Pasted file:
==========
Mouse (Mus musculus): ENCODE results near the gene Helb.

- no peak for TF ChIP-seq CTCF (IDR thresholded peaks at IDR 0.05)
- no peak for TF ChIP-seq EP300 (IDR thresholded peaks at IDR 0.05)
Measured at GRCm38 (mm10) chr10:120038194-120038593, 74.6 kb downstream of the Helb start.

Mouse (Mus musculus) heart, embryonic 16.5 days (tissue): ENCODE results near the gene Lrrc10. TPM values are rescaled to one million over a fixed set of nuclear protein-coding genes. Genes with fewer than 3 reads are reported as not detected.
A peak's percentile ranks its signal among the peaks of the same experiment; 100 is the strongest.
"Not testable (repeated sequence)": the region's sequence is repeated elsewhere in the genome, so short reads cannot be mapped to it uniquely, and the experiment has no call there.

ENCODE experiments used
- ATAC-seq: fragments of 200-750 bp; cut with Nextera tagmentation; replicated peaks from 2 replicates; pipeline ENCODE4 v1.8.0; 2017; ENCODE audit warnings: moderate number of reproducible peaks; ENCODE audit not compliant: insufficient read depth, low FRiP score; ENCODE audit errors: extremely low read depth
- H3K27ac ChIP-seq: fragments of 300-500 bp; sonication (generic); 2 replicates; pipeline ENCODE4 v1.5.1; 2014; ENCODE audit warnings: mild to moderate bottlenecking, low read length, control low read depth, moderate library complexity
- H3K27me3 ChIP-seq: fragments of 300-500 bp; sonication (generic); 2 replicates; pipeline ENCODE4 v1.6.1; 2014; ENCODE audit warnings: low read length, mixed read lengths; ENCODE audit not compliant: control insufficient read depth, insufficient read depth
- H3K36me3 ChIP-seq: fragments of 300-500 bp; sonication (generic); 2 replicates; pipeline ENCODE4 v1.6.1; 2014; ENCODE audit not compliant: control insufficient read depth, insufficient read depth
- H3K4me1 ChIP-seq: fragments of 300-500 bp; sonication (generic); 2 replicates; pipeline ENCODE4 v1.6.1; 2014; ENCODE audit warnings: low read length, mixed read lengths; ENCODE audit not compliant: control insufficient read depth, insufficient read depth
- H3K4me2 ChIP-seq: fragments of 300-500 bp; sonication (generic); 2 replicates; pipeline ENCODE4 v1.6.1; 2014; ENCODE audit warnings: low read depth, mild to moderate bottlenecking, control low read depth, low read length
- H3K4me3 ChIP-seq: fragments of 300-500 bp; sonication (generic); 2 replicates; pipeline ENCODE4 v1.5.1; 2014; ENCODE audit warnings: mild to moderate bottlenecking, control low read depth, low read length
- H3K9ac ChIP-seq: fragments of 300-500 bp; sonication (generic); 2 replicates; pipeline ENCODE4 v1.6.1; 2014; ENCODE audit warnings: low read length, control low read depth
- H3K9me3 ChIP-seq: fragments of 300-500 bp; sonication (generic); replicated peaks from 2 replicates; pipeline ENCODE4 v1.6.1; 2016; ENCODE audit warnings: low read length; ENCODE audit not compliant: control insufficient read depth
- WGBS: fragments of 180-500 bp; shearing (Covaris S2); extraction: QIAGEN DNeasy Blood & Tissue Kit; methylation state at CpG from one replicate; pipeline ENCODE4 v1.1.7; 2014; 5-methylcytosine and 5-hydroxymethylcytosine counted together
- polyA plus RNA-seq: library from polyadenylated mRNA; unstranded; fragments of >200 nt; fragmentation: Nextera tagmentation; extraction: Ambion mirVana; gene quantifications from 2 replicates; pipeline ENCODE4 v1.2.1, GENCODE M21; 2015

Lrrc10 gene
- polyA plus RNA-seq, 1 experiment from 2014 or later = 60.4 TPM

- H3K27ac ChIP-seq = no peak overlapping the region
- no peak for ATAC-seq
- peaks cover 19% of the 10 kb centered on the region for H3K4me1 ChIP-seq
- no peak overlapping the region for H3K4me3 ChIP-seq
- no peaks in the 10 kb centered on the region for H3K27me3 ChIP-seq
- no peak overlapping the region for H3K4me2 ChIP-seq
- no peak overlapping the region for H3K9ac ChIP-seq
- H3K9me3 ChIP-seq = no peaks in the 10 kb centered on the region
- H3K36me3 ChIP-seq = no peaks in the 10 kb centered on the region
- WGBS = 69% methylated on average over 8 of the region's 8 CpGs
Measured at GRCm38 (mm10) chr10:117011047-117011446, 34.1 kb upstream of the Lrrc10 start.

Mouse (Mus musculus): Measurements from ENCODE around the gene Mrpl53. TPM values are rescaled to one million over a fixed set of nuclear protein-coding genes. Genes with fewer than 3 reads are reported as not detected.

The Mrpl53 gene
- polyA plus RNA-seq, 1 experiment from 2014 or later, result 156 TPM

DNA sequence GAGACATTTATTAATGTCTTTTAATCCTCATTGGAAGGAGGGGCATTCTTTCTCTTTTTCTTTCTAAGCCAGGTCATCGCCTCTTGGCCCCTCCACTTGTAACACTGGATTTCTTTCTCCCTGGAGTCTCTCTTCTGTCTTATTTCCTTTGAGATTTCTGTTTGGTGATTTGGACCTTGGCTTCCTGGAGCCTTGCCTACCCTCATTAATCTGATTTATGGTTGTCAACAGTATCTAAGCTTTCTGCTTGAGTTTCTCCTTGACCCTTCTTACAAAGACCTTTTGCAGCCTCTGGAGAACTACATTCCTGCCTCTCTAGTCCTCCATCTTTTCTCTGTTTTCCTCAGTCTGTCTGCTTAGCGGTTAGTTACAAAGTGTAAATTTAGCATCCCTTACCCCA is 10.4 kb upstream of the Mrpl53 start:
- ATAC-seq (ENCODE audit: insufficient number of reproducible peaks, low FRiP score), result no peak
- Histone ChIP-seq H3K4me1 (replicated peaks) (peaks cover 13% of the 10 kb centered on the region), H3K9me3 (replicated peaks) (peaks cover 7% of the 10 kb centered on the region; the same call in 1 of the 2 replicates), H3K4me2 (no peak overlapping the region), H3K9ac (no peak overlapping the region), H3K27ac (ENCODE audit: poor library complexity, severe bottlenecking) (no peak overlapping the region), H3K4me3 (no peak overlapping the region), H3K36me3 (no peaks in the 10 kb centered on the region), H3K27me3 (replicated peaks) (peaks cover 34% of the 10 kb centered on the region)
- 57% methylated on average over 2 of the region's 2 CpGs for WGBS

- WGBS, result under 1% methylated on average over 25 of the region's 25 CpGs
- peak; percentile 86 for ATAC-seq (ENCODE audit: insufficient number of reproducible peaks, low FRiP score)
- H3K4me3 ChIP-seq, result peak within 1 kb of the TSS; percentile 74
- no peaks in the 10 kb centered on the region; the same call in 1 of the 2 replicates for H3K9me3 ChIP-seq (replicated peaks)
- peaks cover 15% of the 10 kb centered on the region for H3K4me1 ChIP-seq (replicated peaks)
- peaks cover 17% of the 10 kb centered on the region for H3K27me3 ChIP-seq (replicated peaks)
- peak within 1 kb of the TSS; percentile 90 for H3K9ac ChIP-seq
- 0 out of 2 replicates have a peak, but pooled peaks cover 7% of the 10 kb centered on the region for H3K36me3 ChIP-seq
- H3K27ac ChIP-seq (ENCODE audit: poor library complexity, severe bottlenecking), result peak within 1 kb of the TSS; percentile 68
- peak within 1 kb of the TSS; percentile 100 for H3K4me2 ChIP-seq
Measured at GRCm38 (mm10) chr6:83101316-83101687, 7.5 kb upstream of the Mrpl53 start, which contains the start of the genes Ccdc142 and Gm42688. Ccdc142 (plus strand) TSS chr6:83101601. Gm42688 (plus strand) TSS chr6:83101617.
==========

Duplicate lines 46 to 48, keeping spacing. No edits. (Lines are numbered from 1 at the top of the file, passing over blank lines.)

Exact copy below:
- peak within 1 kb of the TSS; percentile 90 for H3K9ac ChIP-seq
- 0 out of 2 replicates have a peak, but pooled peaks cover 7% of the 10 kb centered on the region for H3K36me3 ChIP-seq
- H3K27ac ChIP-seq (ENCODE audit: poor library complexity, severe bottlenecking), result peak within 1 kb of the TSS; percentile 68